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6 Bumps

For those of you who seem slow on the uptake... lets break it down.

How much radiation are you exposed to each day?


Answer Question

Asked by ObbyDobbie at 2:07 PM on Mar. 20, 2011 in Politics & Current Events

Level 34 (70,074 Credits)
Answers (14)
  • I've been wondering about this. thanks for posting!

    Answer by ElsaSalsaaa at 2:09 PM on Mar. 20, 2011

  • All the links to credited information used are located at the bottom of the page. Just an FYI before someone flips the "This is just cartoon BS" card.

    Comment by ObbyDobbie (original poster) at 2:10 PM on Mar. 20, 2011

  • The radiation levels for the people IN and around Japan are TOTALLY different from radiation from the sun, your TV, the microwave, the PC monitor, or an X-ray. Its a totally different type of radiation from what we are exposed to everyday without knowing it or being effected by it.

    Answer by vbruno at 2:13 PM on Mar. 20, 2011

  • the radiation isnt my concern we get that every day we will b fine as long as its not large amounts of it what im concerned about its IF they cant bring the temp down an the place blows up like a atomic bomb.....

    Answer by kelleyplus2 at 2:16 PM on Mar. 20, 2011

  • Really, like an Atomic Bomb?

    Comment by ObbyDobbie (original poster) at 2:20 PM on Mar. 20, 2011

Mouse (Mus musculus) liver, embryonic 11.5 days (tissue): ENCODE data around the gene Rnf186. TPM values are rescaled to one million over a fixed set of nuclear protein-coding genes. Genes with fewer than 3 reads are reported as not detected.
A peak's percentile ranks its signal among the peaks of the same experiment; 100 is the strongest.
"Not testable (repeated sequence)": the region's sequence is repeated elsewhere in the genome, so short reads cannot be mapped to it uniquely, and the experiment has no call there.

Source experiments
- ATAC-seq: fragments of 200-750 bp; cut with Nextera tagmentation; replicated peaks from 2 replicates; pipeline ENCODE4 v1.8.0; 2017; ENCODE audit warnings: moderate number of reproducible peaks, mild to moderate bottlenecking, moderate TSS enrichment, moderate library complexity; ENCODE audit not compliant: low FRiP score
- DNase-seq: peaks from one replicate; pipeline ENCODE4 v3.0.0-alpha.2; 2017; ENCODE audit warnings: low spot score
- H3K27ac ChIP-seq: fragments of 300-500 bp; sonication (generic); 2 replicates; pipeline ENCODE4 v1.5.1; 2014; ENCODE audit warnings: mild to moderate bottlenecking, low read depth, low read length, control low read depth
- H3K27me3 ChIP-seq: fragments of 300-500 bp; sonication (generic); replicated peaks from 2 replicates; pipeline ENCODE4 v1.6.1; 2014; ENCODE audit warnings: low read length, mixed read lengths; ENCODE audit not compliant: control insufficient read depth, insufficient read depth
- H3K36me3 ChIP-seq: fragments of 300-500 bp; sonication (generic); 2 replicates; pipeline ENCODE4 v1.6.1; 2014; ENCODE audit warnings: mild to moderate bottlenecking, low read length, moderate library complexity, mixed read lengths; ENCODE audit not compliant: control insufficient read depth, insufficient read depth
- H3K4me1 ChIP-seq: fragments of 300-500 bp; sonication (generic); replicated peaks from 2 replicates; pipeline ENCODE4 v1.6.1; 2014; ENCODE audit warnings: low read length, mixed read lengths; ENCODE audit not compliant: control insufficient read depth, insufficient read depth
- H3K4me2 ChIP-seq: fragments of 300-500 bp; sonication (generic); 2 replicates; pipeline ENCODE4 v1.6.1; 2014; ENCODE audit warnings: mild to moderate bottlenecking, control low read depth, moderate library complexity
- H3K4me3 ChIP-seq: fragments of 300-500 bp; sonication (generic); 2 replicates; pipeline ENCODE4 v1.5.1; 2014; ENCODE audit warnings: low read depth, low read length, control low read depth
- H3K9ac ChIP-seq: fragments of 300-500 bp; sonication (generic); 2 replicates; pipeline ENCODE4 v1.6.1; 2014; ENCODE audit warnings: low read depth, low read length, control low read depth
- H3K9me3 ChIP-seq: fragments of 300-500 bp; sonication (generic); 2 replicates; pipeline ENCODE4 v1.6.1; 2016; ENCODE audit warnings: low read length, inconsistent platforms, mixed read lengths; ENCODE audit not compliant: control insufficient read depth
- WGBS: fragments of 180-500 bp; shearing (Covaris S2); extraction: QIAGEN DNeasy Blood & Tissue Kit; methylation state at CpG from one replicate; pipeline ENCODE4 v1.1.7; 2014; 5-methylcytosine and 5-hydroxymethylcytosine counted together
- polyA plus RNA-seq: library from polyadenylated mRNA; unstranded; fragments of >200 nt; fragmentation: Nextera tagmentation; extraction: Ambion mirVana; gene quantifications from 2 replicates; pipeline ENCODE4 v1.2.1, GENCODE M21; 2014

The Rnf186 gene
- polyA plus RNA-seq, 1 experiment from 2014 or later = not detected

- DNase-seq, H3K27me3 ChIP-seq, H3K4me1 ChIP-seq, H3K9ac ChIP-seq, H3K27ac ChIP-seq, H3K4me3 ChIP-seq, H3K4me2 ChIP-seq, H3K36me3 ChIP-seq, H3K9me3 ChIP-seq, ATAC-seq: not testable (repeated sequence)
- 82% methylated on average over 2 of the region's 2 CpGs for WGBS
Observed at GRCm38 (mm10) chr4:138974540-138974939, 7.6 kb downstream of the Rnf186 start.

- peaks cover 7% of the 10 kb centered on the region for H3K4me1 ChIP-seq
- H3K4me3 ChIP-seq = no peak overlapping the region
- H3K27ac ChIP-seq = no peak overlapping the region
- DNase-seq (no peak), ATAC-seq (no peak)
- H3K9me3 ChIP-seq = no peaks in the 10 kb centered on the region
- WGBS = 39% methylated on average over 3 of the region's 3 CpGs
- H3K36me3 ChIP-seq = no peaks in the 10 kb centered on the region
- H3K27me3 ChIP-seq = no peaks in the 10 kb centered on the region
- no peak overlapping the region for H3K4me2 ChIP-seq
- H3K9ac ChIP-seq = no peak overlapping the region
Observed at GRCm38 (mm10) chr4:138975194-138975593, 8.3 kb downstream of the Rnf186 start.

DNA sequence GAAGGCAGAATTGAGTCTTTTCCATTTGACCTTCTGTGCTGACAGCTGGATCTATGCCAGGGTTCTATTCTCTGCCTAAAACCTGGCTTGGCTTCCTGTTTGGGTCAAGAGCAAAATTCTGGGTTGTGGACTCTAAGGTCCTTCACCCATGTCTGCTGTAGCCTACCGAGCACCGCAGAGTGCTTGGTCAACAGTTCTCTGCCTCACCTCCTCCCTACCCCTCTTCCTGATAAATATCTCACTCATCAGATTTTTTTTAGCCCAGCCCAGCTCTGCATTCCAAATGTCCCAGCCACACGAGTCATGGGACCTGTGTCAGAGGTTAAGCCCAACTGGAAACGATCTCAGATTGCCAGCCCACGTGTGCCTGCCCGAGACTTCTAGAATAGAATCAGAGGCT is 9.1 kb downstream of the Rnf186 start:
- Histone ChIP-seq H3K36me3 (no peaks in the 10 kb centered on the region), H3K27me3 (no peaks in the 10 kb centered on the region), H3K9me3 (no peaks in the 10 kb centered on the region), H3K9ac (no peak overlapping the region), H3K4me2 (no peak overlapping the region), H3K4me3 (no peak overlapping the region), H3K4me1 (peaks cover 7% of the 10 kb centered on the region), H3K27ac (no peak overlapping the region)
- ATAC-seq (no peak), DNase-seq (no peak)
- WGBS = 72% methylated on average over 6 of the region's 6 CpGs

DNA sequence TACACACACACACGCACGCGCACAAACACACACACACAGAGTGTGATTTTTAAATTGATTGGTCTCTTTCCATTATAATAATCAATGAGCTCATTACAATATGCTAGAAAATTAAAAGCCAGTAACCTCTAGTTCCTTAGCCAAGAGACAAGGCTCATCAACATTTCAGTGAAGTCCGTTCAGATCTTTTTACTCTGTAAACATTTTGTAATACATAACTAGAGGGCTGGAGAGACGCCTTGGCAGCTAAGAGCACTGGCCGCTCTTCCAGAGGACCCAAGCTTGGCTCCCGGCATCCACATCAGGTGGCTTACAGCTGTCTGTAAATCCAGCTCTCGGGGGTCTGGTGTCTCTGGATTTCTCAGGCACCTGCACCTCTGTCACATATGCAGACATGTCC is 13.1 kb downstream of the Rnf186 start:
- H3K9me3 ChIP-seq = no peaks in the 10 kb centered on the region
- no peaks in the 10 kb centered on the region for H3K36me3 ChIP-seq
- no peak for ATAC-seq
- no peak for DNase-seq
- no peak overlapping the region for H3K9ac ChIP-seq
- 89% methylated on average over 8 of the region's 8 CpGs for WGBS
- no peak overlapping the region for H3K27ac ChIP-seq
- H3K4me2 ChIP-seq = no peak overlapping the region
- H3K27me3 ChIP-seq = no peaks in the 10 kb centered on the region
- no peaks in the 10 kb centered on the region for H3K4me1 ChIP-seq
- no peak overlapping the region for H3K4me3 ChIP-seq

• EXCELLENT chart!!

    I found it interesting that living within 50 miles of a nuclear reactor and eating ONE BANANA exposes a person to the SAME AMOUNT of radiation!!!

    Seizes up bunch of bananas on counter...LOL



    Answer by LoriKeet at 2:57 PM on Mar. 20, 2011

  • F they cant bring the temp down an the place blows up like a atomic bomb..

    It can not blow like an atomic bomb unless it somehow violates the laws of physics.

    A bomb converts a large part of its U-235 or plutonium into fission fragments in about 10^-8 seconds and then flies apart. This depends on the fact that a bomb is a very compact object, so the neutrons don't have far to go to hit another fissionable atom. A power plant is much too big to convert an important part of its fissionable material before it has generated enough heat to fly apart. This fact is based on the fundamental physics of how fast fission neutrons travel. Therefore, it doesn't depend on the particular design of the plant.

    Answer by Carpy at 5:10 PM on Mar. 20, 2011

  • It isn't very nice or well appreciated to call women "slow on the uptake" just because they may not know the workings of a nuclear facility. That being said, the threat of any type of a nuclear meltdown is a scarey thought all by itself. The damage it does is lasting forever. Look at Chernobyl and Three Mile Island.


    Answer by foreverb3 at 5:18 PM on Mar. 20, 2011

  • Foreverb3- thank you for illustrating my point.

    Comment by ObbyDobbie (original poster) at 5:20 PM on Mar. 20, 2011

  • No one died and federal studies show there have been no long-term health issues for the residents. A Presidential Commission ordered sweeping changes at Three Mile Island .Today, the federal government says it's safe.Many of the same people who experienced the accident as kids still live there as adults.

    Answer by Carpy at 5:46 PM on Mar. 20, 2011

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